Romans 13

Obedience to civil magistrates is one of the laws of Christ whose religion makes people good subjects. Love to our fellow-men is a debt that must always be in the paying, yet always owing, for love is inclusive of all duties and is the image of Christ upon the soul.

1 Let every soul be subject unto the higher powers. For there is no power but of God: the powers that be are ordained of God.

2 Whosoever therefore resisteth the power, resisteth the ordinance of God: and they that resist shall receive to themselves damnation.

3 For rulers are not a terror to good works, but to the evil. Wilt thou then not be afraid of the power? do that which is good, and thou shalt have praise of the same:

4 For he is the minister of God to thee for good. But if thou do that which is evil, be afraid; for he beareth not the sword in vain: for he is the minister of God, a revenger to execute wrath upon him that doeth evil.

5 Wherefore ye must needs be subject, not only for wrath, but also for conscience sake.

6 For for this cause pay ye tribute also: for they are God’s ministers, attending continually upon this very thing.

7 Render therefore to all their dues: tribute to whom tribute is due; custom to whom custom; fear to whom fear; honour to whom honour.

8 Owe no man any thing, but to love one another: for he that loveth another hath fulfilled the law.

9 For this, Thou shalt not commit adultery, Thou shalt not kill, Thou shalt not steal, Thou shalt not bear false witness, Thou shalt not covet; and if there be any other commandment, it is briefly comprehended in this saying, namely, Thou shalt love thy neighbour as thyself.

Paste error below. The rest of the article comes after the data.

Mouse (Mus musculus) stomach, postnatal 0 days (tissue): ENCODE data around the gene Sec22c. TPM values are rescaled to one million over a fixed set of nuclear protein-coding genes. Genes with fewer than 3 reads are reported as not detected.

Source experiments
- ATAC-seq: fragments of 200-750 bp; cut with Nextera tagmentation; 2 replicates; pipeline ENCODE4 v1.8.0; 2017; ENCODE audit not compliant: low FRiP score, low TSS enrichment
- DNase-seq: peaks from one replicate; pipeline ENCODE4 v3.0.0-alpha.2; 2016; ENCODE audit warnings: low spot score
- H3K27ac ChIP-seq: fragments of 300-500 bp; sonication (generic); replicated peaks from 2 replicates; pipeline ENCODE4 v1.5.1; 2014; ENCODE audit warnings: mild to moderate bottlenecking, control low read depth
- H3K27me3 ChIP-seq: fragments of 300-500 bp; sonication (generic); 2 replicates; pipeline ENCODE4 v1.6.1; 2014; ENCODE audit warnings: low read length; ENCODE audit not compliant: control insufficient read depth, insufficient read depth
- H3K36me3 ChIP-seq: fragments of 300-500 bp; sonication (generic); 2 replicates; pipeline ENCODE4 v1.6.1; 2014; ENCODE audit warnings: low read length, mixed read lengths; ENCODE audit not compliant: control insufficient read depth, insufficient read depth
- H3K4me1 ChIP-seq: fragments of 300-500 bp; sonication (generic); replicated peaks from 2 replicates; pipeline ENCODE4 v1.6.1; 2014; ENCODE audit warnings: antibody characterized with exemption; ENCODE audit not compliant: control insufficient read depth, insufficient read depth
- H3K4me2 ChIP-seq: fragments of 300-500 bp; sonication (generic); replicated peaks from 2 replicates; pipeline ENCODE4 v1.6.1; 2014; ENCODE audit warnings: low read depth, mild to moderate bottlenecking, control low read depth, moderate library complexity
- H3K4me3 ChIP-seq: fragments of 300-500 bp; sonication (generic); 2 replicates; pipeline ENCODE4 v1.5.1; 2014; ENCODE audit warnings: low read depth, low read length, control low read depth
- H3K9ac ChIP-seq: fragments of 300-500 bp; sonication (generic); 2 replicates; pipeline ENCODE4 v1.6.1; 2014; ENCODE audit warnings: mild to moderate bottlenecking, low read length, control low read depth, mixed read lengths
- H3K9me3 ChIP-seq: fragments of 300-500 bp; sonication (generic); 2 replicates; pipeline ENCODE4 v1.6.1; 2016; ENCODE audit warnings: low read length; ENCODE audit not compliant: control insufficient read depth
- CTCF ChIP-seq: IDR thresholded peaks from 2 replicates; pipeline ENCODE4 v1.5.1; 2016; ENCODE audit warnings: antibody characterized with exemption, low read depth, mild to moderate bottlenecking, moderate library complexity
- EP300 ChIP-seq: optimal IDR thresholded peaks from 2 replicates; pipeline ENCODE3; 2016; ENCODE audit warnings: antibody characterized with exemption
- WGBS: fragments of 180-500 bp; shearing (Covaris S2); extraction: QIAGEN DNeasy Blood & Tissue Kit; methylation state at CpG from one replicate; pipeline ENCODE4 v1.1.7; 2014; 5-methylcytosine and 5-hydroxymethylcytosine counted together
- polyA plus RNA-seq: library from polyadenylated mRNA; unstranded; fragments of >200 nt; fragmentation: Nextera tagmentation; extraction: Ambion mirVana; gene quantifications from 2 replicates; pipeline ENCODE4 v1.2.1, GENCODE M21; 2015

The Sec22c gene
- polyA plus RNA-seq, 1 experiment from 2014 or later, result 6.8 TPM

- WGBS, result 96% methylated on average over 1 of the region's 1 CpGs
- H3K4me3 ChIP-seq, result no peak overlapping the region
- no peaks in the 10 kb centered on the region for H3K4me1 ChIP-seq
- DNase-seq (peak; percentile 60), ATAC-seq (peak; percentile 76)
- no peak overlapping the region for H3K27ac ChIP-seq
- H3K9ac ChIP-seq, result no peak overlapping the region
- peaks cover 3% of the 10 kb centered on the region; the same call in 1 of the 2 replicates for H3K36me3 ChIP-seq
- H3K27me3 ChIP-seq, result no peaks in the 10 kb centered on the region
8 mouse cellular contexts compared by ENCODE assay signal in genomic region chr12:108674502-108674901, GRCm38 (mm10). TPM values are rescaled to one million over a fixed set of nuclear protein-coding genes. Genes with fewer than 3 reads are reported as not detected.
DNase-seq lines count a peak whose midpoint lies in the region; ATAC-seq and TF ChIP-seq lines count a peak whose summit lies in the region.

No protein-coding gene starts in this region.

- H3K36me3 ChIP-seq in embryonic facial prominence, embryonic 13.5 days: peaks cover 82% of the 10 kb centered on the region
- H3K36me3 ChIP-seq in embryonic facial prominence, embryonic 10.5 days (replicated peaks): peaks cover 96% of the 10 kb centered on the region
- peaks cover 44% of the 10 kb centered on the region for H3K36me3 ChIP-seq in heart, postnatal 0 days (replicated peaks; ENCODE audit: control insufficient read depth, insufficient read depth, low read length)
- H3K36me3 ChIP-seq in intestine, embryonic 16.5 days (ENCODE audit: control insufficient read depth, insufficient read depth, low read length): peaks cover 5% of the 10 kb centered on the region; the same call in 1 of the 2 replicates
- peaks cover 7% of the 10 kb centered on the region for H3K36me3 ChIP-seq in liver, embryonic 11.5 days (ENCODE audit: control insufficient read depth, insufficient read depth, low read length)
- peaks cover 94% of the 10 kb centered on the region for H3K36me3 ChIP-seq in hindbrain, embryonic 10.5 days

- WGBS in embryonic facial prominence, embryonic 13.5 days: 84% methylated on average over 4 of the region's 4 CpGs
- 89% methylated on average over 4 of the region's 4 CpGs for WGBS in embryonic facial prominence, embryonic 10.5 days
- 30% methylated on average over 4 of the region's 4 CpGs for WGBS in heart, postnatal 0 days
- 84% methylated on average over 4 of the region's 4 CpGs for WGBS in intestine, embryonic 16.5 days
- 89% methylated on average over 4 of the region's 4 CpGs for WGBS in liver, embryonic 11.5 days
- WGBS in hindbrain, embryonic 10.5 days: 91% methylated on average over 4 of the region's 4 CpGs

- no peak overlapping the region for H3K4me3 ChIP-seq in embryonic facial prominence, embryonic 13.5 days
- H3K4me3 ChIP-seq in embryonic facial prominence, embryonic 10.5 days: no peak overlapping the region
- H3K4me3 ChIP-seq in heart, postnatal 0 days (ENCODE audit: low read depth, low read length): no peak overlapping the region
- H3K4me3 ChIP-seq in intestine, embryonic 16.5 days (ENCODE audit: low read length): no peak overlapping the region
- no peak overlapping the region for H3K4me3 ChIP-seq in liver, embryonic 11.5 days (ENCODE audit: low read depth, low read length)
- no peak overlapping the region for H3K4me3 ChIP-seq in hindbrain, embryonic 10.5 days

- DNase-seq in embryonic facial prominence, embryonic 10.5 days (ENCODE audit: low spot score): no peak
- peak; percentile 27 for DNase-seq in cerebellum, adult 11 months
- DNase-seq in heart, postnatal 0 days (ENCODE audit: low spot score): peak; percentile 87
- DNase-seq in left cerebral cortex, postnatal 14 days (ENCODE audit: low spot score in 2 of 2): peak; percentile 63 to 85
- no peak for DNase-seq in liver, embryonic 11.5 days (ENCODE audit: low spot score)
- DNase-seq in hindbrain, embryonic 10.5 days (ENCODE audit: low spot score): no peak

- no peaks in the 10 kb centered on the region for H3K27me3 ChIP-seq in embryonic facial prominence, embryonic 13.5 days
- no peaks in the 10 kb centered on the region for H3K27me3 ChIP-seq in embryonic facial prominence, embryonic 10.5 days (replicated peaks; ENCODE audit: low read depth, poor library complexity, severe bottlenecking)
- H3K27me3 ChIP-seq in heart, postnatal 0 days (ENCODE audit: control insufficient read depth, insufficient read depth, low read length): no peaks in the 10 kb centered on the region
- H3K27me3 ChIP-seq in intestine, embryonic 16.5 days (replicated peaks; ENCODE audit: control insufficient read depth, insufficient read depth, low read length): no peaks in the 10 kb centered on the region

10 Love worketh no ill to his neighbour: therefore love is the fulfilling of the law.

11 And that, knowing the time, that now it is high time to awake out of sleep: for now is our salvation nearer than when we believed.

12 The night is far spent, the day is at hand: let us therefore cast off the works of darkness, and let us put on the armour of light.

13 Let us walk honestly, as in the day; not in rioting and drunkenness, not in chambering and wantonness, not in strife and envying.

14 But put ye on the Lord Jesus Christ, and make not provision for the flesh, to fulfil the lusts thereof.

Romans 13:1-7 – ​Rendering “to All Their Dues”

   Human government, like the existence of the family relationship, is a divine institution. It is part of the order of the world and rooted in the original conception of the race. It was never intended that we should live as individual units, but as members of family and state. It is evident, therefore, that the authority which is wielded by the ruler expresses, generally speaking, a divine principle. The comfort and well-being of society are better attained in that way than in any other, and the recognition of this principle carries with it the assent of our intuitive convictions. We must render therefore to all their dues.